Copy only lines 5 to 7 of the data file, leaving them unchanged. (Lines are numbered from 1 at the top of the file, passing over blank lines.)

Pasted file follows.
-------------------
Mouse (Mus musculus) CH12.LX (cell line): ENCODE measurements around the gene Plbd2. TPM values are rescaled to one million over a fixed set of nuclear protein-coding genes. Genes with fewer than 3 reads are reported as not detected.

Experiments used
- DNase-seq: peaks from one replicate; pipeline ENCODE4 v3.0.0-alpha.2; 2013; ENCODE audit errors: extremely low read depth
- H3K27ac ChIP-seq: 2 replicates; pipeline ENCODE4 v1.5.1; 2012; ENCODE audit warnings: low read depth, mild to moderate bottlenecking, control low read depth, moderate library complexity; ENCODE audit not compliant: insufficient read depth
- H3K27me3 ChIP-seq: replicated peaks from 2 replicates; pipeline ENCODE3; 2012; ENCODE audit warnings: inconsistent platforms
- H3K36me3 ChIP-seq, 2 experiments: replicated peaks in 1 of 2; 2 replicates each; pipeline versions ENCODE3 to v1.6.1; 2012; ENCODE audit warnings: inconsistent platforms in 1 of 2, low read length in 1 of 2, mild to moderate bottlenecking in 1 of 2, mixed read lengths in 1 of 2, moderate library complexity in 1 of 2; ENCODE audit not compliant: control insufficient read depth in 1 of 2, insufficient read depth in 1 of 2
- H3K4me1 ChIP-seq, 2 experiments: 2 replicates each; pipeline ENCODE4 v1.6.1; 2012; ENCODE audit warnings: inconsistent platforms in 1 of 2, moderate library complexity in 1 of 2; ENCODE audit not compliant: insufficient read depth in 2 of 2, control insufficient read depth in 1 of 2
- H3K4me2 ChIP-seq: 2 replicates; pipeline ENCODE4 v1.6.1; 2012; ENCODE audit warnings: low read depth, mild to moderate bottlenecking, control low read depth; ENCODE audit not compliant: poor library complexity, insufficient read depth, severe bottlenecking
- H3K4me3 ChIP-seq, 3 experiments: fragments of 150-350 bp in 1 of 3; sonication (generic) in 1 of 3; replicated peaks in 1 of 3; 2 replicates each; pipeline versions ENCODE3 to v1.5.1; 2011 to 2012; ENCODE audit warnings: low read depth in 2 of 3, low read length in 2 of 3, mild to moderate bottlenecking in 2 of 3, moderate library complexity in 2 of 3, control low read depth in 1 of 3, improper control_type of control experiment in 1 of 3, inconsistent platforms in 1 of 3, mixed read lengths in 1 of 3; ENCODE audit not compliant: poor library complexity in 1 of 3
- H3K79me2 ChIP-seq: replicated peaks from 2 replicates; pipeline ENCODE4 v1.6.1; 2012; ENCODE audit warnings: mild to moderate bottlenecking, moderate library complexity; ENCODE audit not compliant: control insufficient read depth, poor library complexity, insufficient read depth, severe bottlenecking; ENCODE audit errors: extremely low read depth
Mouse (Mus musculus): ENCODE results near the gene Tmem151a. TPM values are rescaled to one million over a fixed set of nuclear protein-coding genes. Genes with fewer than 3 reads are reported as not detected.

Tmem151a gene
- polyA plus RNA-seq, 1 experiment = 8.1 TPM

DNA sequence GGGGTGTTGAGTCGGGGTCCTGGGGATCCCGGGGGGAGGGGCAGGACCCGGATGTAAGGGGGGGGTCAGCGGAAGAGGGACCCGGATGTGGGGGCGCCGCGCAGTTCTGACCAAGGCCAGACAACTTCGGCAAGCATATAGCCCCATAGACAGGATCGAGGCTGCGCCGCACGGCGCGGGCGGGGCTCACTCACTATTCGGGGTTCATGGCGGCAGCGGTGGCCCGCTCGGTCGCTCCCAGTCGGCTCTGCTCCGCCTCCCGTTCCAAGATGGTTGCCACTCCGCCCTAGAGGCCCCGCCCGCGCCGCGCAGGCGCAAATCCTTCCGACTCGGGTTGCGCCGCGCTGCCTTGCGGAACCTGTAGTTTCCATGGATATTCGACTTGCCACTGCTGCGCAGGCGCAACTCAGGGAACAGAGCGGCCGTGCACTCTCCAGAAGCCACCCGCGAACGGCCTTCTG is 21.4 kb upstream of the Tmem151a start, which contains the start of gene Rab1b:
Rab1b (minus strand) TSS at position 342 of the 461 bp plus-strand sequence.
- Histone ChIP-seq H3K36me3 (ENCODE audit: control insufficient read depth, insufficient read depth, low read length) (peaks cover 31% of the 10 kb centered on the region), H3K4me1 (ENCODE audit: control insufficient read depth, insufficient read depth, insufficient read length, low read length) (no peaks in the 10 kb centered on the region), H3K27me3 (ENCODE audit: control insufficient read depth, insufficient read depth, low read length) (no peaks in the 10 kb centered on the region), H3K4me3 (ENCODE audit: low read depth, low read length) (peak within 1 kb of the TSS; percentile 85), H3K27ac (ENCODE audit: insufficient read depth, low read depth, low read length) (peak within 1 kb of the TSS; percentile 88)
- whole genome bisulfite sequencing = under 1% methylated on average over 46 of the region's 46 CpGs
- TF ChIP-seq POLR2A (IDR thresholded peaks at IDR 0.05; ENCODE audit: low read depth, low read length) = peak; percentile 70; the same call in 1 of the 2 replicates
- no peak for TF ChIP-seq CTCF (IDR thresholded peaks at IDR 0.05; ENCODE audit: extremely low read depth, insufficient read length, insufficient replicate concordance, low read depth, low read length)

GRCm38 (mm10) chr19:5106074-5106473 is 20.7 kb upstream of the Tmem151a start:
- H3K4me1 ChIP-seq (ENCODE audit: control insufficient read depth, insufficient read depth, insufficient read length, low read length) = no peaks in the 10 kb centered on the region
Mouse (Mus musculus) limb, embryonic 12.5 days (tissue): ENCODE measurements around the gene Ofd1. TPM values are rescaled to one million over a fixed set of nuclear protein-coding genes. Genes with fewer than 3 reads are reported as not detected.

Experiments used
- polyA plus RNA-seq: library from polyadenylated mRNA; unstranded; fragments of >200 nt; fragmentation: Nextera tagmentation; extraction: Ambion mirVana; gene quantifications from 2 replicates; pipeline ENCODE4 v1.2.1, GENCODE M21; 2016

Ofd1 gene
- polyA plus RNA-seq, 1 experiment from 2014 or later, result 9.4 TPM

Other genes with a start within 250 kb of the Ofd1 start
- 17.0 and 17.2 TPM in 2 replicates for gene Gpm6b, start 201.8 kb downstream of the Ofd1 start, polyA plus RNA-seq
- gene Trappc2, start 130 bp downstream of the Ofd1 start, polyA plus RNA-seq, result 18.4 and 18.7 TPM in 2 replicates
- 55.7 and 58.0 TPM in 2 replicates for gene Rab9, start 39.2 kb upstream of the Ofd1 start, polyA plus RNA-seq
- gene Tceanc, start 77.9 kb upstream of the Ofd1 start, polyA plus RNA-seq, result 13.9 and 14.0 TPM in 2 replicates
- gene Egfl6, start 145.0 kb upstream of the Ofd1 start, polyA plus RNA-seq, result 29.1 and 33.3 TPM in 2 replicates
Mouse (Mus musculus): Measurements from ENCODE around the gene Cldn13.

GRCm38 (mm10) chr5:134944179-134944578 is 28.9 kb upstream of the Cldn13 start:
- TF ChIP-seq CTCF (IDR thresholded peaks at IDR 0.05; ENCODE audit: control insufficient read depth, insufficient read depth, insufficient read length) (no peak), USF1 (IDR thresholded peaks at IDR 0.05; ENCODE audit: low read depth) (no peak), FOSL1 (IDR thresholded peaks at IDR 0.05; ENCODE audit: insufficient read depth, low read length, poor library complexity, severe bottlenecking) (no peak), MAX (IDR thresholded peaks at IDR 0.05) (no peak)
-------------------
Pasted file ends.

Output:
- H3K27me3 ChIP-seq: replicated peaks from 2 replicates; pipeline ENCODE3; 2012; ENCODE audit warnings: inconsistent platforms
- H3K36me3 ChIP-seq, 2 experiments: replicated peaks in 1 of 2; 2 replicates each; pipeline versions ENCODE3 to v1.6.1; 2012; ENCODE audit warnings: inconsistent platforms in 1 of 2, low read length in 1 of 2, mild to moderate bottlenecking in 1 of 2, mixed read lengths in 1 of 2, moderate library complexity in 1 of 2; ENCODE audit not compliant: control insufficient read depth in 1 of 2, insufficient read depth in 1 of 2
- H3K4me1 ChIP-seq, 2 experiments: 2 replicates each; pipeline ENCODE4 v1.6.1; 2012; ENCODE audit warnings: inconsistent platforms in 1 of 2, moderate library complexity in 1 of 2; ENCODE audit not compliant: insufficient read depth in 2 of 2, control insufficient read depth in 1 of 2